Key words Toxic epidermal necrolysis
Bronchial epithelial necrosis
Springer Online Journal Archives 1860-2000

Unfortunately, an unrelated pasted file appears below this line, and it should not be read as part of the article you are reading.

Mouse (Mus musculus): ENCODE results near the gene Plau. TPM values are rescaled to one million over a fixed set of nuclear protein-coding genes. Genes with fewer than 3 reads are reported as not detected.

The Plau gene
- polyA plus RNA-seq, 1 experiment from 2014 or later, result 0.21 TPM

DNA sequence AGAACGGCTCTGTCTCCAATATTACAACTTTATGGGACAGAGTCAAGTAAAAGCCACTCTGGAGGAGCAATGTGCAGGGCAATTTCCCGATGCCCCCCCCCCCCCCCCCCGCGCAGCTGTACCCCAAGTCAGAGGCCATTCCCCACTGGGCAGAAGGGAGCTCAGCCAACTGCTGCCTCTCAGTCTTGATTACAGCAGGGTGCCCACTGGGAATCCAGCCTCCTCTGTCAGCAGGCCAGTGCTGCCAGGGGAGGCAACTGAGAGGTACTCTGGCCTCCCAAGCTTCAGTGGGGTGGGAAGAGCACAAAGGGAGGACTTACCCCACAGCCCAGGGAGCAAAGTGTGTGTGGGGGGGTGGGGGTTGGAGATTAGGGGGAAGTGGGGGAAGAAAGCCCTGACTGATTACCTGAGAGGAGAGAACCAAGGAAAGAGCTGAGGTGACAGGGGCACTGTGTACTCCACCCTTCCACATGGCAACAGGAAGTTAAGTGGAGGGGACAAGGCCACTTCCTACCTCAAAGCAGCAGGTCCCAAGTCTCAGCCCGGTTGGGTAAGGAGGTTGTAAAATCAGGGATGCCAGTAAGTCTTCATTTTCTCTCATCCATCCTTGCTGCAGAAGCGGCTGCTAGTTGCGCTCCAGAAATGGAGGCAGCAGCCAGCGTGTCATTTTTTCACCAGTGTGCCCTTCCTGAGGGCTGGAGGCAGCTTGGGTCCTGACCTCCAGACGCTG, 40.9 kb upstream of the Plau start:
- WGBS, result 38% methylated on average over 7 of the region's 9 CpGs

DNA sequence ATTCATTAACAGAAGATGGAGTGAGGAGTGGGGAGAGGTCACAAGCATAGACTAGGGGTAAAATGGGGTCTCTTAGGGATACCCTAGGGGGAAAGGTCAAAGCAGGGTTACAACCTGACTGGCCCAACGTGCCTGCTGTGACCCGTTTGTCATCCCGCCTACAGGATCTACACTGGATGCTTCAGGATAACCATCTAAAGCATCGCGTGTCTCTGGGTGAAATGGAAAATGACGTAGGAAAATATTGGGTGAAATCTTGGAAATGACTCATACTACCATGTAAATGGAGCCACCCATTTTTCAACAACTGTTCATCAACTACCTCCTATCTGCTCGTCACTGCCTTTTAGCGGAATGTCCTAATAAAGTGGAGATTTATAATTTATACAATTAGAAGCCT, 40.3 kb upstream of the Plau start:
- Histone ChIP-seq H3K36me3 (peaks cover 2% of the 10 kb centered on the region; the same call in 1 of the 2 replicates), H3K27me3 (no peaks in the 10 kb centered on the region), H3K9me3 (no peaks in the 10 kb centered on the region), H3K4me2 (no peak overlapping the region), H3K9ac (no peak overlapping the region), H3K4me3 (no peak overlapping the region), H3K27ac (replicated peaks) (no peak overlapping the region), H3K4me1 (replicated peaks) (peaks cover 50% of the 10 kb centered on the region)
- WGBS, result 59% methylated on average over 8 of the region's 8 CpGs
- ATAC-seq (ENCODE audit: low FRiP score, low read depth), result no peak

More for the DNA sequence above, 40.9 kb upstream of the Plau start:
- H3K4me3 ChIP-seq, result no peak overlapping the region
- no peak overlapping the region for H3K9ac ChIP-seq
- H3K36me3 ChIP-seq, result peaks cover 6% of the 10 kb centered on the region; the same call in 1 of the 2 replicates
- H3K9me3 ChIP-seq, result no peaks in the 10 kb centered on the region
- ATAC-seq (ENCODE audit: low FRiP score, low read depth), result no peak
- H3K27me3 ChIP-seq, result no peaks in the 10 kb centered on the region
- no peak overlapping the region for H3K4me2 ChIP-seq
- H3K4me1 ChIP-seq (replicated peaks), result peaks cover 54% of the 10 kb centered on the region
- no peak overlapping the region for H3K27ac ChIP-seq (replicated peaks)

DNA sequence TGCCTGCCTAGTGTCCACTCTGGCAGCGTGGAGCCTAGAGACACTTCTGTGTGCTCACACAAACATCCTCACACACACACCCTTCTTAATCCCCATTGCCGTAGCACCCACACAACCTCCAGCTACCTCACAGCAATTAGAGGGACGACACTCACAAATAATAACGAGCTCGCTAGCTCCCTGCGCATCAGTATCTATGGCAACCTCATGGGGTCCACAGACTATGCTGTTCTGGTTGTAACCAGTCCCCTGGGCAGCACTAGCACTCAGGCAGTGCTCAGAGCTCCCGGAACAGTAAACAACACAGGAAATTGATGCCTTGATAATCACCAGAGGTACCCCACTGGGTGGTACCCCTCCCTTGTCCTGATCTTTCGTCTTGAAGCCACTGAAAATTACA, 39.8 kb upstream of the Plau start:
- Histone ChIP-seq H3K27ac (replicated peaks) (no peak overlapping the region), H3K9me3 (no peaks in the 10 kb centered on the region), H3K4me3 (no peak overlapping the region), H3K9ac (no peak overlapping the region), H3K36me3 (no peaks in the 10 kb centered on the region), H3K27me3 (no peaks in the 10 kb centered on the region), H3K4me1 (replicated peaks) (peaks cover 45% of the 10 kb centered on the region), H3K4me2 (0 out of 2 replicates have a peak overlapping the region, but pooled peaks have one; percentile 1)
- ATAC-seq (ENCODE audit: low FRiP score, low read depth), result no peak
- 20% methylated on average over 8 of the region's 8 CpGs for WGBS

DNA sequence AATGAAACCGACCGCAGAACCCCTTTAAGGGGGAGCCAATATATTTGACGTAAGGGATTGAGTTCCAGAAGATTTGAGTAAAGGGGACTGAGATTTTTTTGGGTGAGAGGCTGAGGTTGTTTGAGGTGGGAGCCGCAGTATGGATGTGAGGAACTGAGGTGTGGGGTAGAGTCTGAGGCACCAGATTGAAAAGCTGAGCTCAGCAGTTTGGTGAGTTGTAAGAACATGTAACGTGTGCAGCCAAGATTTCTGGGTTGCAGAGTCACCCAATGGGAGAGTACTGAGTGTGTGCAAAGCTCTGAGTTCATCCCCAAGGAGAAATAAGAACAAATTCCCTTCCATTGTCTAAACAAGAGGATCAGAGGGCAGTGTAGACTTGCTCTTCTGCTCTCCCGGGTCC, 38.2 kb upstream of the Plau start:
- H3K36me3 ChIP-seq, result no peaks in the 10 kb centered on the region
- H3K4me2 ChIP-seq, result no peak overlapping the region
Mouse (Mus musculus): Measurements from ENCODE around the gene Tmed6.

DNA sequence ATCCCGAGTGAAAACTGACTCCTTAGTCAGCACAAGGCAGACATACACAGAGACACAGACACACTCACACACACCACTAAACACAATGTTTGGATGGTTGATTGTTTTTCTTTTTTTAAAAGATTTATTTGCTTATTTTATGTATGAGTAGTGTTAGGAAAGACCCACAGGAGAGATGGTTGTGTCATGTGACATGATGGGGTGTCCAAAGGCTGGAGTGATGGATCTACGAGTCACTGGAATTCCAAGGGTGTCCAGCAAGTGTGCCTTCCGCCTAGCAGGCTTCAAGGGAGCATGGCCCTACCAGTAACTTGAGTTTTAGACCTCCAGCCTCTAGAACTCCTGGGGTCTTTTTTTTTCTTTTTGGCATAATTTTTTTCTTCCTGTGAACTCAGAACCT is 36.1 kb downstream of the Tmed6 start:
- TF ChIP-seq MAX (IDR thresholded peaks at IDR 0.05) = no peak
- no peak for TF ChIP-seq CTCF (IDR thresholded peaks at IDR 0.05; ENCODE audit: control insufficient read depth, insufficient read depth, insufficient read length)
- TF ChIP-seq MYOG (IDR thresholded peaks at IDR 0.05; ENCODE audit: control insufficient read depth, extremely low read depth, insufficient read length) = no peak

Abstract Objective: To evaluate the incidence, clinical features, and prognosis of pulmonary complications associated with toxic epidermal necrolysis Design: Prospective study. Setting: Dermatology intensive care unit in Mondor Hospital, France. Patients: 41 consecutive patients. Interventions: On admission, then daily, respiratory evaluation was based on clinical examination, chest X-ray, and arterial blood gas analysis. When clinical symptoms, X-ray abnormalities, or hypoxemia [partial pressure of oxygen (PO2) 〈 80 mm Hg] were present, fiberoptic bronchoscopy was performed. Results: 10 patients presented early manifestations: dyspnea (n = 10), bronchial hypersecretion (n = 7), marked hypoxemia (n = 10) (PO2 = 59 ± 8 mm Hg). Chest X-ray was normal (n = 8) or showed interstitial infiltrates (n = 2). In these 10 patients, fiberoptic bronchoscopy demonstrated sloughing of bronchial epithelium in proximal airways. Delayed pulmonary complications occurred in 6 of these 10 patients from day 7 to day 15: pulmonary edema (n = 2), atelectasis (n = 1), bacterial pneumonitis (n = 4). Mechanical ventilation was required in 9 patients. A fatal outcome occurred in 7 patients. Seven patients did not develop early pulmonary manifestations (PO2 on admission 87 ± 6 mm Hg) but only delayed pulmonary symptoms related to atelectasis (n = 1), pulmonary edema (n = 4), and bacterial pneumonitis (n = 3); bronchial epithelial detachment was not observed. None of them required mechanical ventilation and all recovered with appropriate therapy. Conclusions:“Specific” involvement of bronchial epithelium was noted in 27 % of cases and must be suspected when dyspnea, bronchial hypersecretion, normal chest X-ray, and marked hypoxemia are present during the early stages of toxic epidermal necrosis. Bronchial injury seems to indicate a poor prognosis, as mechanical ventilation was required for most of these patients and was associated with a high mortality.
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